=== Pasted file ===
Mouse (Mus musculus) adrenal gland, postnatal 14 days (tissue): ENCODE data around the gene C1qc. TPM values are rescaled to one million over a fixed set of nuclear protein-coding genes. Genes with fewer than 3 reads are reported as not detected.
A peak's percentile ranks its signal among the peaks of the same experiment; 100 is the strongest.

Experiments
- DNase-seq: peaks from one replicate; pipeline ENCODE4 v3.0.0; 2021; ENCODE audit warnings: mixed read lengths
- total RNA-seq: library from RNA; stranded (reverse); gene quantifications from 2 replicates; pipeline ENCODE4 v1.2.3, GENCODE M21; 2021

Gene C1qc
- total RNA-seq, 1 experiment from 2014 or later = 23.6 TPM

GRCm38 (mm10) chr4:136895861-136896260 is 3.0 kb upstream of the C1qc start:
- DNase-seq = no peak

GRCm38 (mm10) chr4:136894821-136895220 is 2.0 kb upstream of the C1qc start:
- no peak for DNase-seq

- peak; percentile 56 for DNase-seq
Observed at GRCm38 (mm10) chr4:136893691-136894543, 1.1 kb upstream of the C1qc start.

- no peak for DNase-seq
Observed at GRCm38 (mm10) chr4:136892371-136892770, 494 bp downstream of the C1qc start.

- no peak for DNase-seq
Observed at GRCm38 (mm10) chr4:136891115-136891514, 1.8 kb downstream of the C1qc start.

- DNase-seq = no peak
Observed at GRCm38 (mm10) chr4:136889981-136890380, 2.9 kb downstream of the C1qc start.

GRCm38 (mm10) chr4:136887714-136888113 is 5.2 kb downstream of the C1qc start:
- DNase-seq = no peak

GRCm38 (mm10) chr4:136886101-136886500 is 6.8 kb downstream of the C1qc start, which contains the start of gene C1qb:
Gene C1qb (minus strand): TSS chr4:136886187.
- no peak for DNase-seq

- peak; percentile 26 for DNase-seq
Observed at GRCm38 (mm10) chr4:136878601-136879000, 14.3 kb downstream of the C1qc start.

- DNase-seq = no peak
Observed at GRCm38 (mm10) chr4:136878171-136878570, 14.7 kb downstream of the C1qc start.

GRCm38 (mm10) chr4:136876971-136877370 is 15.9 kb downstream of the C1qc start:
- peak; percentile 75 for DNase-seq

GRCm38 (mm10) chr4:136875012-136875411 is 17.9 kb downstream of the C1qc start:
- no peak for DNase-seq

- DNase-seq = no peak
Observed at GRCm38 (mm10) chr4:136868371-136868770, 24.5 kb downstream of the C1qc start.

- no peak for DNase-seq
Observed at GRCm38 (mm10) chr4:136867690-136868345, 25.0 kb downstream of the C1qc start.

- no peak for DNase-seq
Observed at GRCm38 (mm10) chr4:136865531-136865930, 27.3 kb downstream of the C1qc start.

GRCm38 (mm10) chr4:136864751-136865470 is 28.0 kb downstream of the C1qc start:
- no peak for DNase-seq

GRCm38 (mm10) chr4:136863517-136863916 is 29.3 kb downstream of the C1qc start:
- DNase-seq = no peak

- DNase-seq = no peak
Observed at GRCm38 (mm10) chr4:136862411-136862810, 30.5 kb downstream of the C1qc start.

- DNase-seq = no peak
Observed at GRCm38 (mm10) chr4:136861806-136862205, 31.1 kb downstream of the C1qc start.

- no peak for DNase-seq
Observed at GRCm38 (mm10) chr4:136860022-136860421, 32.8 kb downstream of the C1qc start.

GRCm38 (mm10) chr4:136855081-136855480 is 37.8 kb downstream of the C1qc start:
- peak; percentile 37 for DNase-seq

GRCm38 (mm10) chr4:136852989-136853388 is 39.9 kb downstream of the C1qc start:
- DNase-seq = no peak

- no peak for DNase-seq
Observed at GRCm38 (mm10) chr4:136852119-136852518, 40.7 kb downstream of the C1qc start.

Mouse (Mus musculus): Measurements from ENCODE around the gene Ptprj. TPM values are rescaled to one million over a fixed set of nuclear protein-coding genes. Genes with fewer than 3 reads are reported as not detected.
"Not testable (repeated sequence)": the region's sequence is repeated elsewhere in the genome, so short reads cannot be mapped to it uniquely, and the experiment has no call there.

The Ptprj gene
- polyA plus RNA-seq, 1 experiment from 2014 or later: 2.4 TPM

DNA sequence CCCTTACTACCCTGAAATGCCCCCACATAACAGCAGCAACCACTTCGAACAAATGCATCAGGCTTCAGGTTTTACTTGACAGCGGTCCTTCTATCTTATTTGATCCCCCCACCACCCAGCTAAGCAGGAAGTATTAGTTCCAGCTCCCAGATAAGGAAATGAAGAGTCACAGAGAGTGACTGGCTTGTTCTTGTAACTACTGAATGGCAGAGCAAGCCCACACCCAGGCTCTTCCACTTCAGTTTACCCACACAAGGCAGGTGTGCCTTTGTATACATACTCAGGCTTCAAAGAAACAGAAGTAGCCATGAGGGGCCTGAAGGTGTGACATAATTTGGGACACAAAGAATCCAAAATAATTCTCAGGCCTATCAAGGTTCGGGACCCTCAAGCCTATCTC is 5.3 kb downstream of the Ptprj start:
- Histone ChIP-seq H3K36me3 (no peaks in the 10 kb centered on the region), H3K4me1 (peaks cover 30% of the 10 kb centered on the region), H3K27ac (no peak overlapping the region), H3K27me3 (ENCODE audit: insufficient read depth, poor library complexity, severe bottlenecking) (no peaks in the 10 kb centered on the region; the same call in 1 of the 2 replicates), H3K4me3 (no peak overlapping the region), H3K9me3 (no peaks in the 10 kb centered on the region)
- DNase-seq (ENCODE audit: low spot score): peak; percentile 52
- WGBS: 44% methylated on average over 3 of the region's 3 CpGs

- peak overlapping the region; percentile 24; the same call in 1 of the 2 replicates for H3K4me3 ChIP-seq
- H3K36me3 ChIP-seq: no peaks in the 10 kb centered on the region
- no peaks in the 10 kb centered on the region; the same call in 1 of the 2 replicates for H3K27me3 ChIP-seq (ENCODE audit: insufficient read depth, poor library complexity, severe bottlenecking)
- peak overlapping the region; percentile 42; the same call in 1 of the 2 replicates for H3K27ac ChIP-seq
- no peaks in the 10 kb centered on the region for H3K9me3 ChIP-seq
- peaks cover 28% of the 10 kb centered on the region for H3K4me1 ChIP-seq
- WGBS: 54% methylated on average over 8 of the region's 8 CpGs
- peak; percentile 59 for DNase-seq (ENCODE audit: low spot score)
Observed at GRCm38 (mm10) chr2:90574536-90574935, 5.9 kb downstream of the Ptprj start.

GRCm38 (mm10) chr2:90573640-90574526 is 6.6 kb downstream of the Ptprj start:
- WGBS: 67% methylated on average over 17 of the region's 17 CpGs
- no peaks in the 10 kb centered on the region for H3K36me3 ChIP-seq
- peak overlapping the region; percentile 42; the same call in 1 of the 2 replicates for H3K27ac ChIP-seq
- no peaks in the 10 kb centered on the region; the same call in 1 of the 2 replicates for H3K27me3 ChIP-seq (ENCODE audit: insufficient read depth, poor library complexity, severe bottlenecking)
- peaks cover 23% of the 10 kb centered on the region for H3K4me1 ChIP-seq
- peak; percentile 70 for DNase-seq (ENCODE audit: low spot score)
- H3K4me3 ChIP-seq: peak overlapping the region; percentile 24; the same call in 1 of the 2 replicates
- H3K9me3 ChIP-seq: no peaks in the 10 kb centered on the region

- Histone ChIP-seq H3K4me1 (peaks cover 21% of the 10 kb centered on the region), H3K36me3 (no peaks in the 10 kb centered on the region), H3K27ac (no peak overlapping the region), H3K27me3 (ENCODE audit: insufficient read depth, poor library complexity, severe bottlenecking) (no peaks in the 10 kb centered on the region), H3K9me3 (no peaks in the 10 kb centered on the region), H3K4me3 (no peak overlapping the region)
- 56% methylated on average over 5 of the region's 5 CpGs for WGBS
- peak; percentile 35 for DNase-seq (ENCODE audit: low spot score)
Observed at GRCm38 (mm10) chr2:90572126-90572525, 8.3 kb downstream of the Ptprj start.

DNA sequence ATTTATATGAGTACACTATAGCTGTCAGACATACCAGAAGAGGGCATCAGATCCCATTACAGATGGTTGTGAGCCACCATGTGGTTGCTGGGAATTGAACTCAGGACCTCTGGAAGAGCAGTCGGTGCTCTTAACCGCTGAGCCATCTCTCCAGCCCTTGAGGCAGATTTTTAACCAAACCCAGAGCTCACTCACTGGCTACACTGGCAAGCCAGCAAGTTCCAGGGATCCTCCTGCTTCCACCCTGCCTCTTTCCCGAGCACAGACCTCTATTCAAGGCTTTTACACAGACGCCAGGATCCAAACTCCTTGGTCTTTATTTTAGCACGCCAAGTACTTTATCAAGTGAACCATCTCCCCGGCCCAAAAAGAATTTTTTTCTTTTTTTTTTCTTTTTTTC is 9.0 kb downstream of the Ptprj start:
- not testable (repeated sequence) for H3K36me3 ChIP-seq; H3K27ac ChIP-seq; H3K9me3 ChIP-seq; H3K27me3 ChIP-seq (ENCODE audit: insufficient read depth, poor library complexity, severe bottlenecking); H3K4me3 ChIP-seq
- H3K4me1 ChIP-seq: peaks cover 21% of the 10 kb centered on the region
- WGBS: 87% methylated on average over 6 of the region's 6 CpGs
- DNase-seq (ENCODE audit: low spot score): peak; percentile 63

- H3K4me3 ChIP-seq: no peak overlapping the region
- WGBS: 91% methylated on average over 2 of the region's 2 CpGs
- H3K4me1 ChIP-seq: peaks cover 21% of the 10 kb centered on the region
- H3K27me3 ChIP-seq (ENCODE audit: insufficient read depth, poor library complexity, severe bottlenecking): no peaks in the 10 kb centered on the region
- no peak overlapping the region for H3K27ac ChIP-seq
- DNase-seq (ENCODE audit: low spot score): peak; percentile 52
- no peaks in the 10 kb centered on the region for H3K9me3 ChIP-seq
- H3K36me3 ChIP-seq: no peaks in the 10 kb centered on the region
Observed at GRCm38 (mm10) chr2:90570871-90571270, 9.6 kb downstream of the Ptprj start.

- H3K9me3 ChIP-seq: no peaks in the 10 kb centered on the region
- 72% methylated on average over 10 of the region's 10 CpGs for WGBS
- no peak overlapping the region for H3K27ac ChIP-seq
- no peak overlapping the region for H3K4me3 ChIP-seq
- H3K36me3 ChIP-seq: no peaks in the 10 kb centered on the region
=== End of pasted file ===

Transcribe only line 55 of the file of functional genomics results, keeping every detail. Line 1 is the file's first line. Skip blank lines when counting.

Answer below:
Mouse (Mus musculus): Measurements from ENCODE around the gene Ptprj. TPM values are rescaled to one million over a fixed set of nuclear protein-coding genes. Genes with fewer than 3 reads are reported as not detected.